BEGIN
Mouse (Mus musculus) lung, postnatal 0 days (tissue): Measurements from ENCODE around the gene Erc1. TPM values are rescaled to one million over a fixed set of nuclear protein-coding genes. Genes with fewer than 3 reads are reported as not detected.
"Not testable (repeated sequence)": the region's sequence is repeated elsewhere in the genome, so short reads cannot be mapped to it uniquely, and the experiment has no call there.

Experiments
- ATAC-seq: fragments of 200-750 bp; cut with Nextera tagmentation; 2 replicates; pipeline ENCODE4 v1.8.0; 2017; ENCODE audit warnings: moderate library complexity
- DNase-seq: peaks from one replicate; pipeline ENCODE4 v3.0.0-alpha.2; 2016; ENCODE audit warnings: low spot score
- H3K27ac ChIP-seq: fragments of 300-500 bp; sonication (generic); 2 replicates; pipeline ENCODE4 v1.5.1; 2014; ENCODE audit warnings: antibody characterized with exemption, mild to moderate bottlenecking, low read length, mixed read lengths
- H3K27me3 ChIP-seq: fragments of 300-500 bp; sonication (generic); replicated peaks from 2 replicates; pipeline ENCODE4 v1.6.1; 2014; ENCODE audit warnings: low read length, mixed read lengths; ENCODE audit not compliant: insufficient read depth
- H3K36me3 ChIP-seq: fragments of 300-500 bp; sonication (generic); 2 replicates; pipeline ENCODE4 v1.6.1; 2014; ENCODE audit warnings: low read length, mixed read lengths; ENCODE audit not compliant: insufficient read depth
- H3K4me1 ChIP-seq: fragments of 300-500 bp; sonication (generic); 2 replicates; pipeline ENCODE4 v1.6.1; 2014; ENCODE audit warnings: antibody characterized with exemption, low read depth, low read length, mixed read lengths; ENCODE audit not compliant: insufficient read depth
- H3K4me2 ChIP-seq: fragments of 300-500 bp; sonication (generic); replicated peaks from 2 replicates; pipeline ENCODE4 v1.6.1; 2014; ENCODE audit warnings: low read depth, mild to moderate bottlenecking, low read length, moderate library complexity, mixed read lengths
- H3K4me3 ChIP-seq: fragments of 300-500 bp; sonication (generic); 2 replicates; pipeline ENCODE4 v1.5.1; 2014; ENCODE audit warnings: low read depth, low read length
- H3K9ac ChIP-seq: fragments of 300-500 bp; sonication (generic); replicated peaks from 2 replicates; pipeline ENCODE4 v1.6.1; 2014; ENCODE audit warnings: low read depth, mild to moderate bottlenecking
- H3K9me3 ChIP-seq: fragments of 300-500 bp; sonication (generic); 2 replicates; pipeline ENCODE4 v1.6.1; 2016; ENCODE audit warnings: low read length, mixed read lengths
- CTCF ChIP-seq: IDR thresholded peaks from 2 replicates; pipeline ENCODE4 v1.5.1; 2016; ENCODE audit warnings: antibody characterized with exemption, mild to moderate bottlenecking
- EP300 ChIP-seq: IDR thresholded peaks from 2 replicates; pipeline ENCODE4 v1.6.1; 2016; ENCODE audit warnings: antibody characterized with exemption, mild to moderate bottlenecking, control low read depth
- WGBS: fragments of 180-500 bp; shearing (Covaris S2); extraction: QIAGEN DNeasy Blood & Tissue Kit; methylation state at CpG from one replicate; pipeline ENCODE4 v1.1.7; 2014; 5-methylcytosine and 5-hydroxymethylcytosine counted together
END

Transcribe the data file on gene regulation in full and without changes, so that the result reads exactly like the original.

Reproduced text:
Mouse (Mus musculus) lung, postnatal 0 days (tissue): Measurements from ENCODE around the gene Erc1. TPM values are rescaled to one million over a fixed set of nuclear protein-coding genes. Genes with fewer than 3 reads are reported as not detected.
"Not testable (repeated sequence)": the region's sequence is repeated elsewhere in the genome, so short reads cannot be mapped to it uniquely, and the experiment has no call there.

Experiments
- ATAC-seq: fragments of 200-750 bp; cut with Nextera tagmentation; 2 replicates; pipeline ENCODE4 v1.8.0; 2017; ENCODE audit warnings: moderate library complexity
- DNase-seq: peaks from one replicate; pipeline ENCODE4 v3.0.0-alpha.2; 2016; ENCODE audit warnings: low spot score
- H3K27ac ChIP-seq: fragments of 300-500 bp; sonication (generic); 2 replicates; pipeline ENCODE4 v1.5.1; 2014; ENCODE audit warnings: antibody characterized with exemption, mild to moderate bottlenecking, low read length, mixed read lengths
- H3K27me3 ChIP-seq: fragments of 300-500 bp; sonication (generic); replicated peaks from 2 replicates; pipeline ENCODE4 v1.6.1; 2014; ENCODE audit warnings: low read length, mixed read lengths; ENCODE audit not compliant: insufficient read depth
- H3K36me3 ChIP-seq: fragments of 300-500 bp; sonication (generic); 2 replicates; pipeline ENCODE4 v1.6.1; 2014; ENCODE audit warnings: low read length, mixed read lengths; ENCODE audit not compliant: insufficient read depth
- H3K4me1 ChIP-seq: fragments of 300-500 bp; sonication (generic); 2 replicates; pipeline ENCODE4 v1.6.1; 2014; ENCODE audit warnings: antibody characterized with exemption, low read depth, low read length, mixed read lengths; ENCODE audit not compliant: insufficient read depth
- H3K4me2 ChIP-seq: fragments of 300-500 bp; sonication (generic); replicated peaks from 2 replicates; pipeline ENCODE4 v1.6.1; 2014; ENCODE audit warnings: low read depth, mild to moderate bottlenecking, low read length, moderate library complexity, mixed read lengths
- H3K4me3 ChIP-seq: fragments of 300-500 bp; sonication (generic); 2 replicates; pipeline ENCODE4 v1.5.1; 2014; ENCODE audit warnings: low read depth, low read length
- H3K9ac ChIP-seq: fragments of 300-500 bp; sonication (generic); replicated peaks from 2 replicates; pipeline ENCODE4 v1.6.1; 2014; ENCODE audit warnings: low read depth, mild to moderate bottlenecking
- H3K9me3 ChIP-seq: fragments of 300-500 bp; sonication (generic); 2 replicates; pipeline ENCODE4 v1.6.1; 2016; ENCODE audit warnings: low read length, mixed read lengths
- CTCF ChIP-seq: IDR thresholded peaks from 2 replicates; pipeline ENCODE4 v1.5.1; 2016; ENCODE audit warnings: antibody characterized with exemption, mild to moderate bottlenecking
- EP300 ChIP-seq: IDR thresholded peaks from 2 replicates; pipeline ENCODE4 v1.6.1; 2016; ENCODE audit warnings: antibody characterized with exemption, mild to moderate bottlenecking, control low read depth
- WGBS: fragments of 180-500 bp; shearing (Covaris S2); extraction: QIAGEN DNeasy Blood & Tissue Kit; methylation state at CpG from one replicate; pipeline ENCODE4 v1.1.7; 2014; 5-methylcytosine and 5-hydroxymethylcytosine counted together